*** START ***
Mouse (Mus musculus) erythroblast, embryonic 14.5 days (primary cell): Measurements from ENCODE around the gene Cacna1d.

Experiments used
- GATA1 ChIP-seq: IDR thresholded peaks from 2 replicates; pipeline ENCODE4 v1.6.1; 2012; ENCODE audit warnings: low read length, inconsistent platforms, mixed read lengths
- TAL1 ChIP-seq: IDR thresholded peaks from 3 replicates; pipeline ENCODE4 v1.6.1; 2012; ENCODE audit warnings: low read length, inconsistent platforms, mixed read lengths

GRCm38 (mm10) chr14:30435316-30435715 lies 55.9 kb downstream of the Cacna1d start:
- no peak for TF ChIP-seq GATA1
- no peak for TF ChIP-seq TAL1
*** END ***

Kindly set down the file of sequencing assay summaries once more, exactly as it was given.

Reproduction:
Mouse (Mus musculus) erythroblast, embryonic 14.5 days (primary cell): Measurements from ENCODE around the gene Cacna1d.

Experiments used
- GATA1 ChIP-seq: IDR thresholded peaks from 2 replicates; pipeline ENCODE4 v1.6.1; 2012; ENCODE audit warnings: low read length, inconsistent platforms, mixed read lengths
- TAL1 ChIP-seq: IDR thresholded peaks from 3 replicates; pipeline ENCODE4 v1.6.1; 2012; ENCODE audit warnings: low read length, inconsistent platforms, mixed read lengths

GRCm38 (mm10) chr14:30435316-30435715 lies 55.9 kb downstream of the Cacna1d start:
- no peak for TF ChIP-seq GATA1
- no peak for TF ChIP-seq TAL1